Creativity is a valuable skill to teach your children so that they don’t just succeed, they thrive. The greatest entrepreneurs and innovators aren’t the ones who follow rigid protocols; they are the ones who dare to explore, to go beyond. But what happens when your kid is out of ideas? How do you push on when you feel like you’ve hit a wall?
Solutions may come in ways that you might not expect. As you try to teach your children to come up with new ideas, here are some simple steps you might take to cultivate their creativity not just now, but also in the future.
- Praise effort – not results. Now, you might say, “this isn’t a solution, and this has nothing to do with creativity, why is this the first step?” But bear with me. This step is crucial above all the others because it motivates your children to keep trying despite failure.
Achievement is great, no doubt about it, but when a child is only rewarded for success, they miss out on the great wisdom of failure. Learning what doesn’t work is just as valuable as learning what does work; therefore, the important thing is that your child learns how to keep trying because of the value of failure, not out of fear of failure.
- Step away and get busy. This may seem counterintuitive, but often the best way to solve a problem or to come up with a new idea is to walk away completely. Have your kid do something else, something that doesn’t require thinking. Wash the dishes, clean their room, do anything to keep their hands busy. As their mind and body settle into a familiar routine, their creativity is working on overdrive in their subconscious.
- Go outside. Take your kid for some ice cream and fresh air. Walking around in a natural environment is not only good for the body, but it snaps the mind out of the cyclical pattern where your kid keeps hitting that wall. Maybe, when you get back home, you can make up a story about items you saw together to get their creativity flowing.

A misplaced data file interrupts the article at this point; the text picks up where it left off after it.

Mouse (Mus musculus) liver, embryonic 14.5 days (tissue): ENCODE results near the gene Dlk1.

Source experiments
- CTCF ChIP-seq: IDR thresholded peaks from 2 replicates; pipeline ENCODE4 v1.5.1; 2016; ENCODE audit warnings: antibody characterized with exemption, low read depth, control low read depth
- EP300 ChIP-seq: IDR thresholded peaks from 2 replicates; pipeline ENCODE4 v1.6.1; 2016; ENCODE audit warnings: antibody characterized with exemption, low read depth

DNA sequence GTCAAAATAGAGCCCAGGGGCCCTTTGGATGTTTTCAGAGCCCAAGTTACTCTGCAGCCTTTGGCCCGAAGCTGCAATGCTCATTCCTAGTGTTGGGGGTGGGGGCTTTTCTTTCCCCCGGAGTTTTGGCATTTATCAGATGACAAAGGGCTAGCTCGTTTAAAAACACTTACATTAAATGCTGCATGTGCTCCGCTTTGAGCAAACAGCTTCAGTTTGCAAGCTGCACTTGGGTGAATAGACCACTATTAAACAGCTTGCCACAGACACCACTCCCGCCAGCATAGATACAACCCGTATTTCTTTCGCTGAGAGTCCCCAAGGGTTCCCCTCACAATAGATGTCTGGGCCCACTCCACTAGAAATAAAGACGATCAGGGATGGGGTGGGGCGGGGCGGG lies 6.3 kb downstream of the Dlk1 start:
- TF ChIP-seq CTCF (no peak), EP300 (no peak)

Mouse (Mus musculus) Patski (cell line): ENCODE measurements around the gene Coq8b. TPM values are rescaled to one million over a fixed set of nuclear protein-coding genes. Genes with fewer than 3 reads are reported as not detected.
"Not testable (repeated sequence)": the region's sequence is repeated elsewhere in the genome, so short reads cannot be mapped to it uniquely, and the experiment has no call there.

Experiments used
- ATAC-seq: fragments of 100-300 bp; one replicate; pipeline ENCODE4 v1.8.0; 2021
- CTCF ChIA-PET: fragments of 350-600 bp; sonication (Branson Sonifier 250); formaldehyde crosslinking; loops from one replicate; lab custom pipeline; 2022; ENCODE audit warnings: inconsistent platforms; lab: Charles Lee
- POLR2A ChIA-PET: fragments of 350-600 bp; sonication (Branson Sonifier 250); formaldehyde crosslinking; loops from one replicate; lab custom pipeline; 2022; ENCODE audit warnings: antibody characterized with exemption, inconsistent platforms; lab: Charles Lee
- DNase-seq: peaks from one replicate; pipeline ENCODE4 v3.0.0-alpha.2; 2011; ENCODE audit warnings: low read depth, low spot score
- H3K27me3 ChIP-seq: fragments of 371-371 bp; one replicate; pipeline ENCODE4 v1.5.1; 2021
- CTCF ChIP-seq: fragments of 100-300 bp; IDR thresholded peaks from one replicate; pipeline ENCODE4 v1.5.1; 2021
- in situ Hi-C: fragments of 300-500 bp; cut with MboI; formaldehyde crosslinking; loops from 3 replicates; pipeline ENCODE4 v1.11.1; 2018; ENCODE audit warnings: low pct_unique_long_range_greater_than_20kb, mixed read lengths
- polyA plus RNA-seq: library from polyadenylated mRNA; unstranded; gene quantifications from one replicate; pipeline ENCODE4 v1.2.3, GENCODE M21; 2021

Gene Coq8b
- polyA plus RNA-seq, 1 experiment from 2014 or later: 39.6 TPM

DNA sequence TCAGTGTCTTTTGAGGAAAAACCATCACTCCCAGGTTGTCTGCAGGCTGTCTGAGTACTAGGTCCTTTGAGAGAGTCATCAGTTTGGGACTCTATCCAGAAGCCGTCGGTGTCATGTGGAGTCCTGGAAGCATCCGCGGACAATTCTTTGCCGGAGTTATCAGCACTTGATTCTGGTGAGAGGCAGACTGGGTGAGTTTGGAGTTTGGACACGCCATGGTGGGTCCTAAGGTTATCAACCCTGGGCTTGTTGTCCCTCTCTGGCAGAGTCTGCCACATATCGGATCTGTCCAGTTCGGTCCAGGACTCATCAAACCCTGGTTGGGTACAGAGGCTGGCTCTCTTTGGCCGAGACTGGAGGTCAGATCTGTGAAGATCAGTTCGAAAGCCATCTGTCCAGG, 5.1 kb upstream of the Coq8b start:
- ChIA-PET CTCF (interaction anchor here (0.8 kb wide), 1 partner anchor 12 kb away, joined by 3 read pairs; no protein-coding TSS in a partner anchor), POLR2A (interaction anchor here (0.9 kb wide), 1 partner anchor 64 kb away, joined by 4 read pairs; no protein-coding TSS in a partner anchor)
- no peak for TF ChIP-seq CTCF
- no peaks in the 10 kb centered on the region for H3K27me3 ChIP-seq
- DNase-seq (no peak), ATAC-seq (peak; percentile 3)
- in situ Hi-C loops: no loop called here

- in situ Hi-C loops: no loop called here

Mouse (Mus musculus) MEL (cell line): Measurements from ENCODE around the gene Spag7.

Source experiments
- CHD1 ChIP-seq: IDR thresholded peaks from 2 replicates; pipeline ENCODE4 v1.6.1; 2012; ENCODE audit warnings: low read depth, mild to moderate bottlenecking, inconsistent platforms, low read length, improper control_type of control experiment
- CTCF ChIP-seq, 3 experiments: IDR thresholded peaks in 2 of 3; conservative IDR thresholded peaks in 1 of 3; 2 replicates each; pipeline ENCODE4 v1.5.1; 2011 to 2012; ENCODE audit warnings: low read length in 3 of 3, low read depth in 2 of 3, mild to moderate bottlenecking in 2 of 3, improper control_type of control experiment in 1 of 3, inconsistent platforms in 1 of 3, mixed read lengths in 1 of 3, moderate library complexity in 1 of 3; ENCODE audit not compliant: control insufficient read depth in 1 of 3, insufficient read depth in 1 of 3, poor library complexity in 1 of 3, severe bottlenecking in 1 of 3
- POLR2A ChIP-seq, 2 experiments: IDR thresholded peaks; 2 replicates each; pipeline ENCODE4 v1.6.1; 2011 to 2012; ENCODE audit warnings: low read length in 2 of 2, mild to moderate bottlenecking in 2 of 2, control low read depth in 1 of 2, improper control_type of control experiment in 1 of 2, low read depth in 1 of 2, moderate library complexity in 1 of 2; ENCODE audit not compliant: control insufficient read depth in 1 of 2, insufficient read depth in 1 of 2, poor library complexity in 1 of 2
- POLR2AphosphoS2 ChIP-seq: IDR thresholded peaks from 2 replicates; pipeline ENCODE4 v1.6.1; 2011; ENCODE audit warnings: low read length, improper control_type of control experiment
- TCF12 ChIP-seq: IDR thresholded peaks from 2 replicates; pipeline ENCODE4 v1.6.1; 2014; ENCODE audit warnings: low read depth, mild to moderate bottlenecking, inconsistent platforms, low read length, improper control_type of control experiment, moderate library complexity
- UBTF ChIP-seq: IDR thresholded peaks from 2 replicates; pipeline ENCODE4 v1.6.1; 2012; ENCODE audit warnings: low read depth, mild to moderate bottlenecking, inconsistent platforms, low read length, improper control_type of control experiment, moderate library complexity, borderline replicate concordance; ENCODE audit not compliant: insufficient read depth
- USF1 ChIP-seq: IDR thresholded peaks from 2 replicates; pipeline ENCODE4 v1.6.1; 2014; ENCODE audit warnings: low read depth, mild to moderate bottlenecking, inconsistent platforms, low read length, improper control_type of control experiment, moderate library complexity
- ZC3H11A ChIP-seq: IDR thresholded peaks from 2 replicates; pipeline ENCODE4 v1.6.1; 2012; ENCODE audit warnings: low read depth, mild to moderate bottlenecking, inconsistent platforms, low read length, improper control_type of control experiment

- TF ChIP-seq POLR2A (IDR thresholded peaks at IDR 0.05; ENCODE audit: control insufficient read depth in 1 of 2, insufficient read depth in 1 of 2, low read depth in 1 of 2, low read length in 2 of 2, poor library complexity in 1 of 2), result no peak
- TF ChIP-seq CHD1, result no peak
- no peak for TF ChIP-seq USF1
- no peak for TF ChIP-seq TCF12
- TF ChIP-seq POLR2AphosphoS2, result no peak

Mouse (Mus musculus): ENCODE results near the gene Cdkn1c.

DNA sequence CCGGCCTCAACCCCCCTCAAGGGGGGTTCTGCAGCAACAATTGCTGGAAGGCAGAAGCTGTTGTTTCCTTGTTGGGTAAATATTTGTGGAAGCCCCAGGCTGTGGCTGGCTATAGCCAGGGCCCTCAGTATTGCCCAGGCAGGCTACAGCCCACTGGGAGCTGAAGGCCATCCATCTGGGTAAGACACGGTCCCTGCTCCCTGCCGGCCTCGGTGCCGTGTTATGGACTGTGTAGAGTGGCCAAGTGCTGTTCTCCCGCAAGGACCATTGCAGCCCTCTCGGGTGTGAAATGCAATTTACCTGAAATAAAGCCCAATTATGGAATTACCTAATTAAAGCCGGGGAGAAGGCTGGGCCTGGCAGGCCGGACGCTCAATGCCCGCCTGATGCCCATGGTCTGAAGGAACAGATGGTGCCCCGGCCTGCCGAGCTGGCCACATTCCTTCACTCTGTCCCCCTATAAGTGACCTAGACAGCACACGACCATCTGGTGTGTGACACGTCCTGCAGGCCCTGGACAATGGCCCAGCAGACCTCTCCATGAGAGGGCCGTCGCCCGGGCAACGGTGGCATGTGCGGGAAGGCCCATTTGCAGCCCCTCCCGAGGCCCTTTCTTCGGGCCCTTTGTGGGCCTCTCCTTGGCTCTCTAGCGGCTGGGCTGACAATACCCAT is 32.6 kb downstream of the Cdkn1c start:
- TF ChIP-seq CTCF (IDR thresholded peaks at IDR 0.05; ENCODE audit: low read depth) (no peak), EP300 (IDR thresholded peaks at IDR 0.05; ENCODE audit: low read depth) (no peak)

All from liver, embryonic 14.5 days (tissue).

- Create new questions – and write down the answers. Sometimes problems are best tackled by solving something else. Give your child an unrelated problem to solve and write down what they do. Maybe you could say, “I don’t like the way the living room looks. How would you move things?” Solving small problems such as these makes your child feel important, creates space for their own creativity, and allows for follow-up dialogue to discuss the experience afterwards.
- Play with your kid. Playtime fosters imagination, but the important bit here is to let them lead, rather than creating a game for them. By making them take the initiative and supporting their creative space, you can help your child be more confident about coming up with fresh ideas and taking charge, valuable life skills in any field.
Keep in mind that these strategies are recommended for when you’ve reached a creative impasse and have nothing to lose. They’re not guaranteed to work (is anything?) but they’re worth trying; they just may shake some good ideas loose. (And look at it this way: no matter what happens, you will have spent some quality time with your child!)